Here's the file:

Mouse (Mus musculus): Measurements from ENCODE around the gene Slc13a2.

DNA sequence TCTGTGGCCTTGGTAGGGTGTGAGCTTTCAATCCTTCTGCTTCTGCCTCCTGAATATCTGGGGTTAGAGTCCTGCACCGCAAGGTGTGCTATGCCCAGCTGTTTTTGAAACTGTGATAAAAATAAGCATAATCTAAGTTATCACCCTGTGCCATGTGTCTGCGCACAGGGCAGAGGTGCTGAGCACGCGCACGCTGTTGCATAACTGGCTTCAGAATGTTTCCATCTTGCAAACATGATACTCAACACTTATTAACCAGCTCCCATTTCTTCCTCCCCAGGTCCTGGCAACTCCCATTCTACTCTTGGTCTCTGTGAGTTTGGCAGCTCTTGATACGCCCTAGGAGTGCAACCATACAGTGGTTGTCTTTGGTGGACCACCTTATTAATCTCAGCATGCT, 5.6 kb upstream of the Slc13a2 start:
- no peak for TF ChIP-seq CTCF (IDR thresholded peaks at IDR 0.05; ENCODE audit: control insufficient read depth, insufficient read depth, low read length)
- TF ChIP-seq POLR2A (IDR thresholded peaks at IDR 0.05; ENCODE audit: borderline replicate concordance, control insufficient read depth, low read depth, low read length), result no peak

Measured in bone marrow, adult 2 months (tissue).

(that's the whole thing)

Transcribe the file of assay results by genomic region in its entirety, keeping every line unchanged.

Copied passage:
Mouse (Mus musculus): Measurements from ENCODE around the gene Slc13a2.

DNA sequence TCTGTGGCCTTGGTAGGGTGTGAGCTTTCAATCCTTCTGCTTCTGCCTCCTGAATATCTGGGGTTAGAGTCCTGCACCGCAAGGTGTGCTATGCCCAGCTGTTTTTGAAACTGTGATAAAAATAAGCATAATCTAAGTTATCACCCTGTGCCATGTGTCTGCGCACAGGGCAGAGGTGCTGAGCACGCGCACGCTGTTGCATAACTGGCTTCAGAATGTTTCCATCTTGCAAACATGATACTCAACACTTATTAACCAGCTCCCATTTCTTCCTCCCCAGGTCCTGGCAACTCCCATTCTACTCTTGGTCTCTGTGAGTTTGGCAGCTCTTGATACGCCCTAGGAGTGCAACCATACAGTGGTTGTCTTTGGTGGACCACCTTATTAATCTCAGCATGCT, 5.6 kb upstream of the Slc13a2 start:
- no peak for TF ChIP-seq CTCF (IDR thresholded peaks at IDR 0.05; ENCODE audit: control insufficient read depth, insufficient read depth, low read length)
- TF ChIP-seq POLR2A (IDR thresholded peaks at IDR 0.05; ENCODE audit: borderline replicate concordance, control insufficient read depth, low read depth, low read length), result no peak

Measured in bone marrow, adult 2 months (tissue).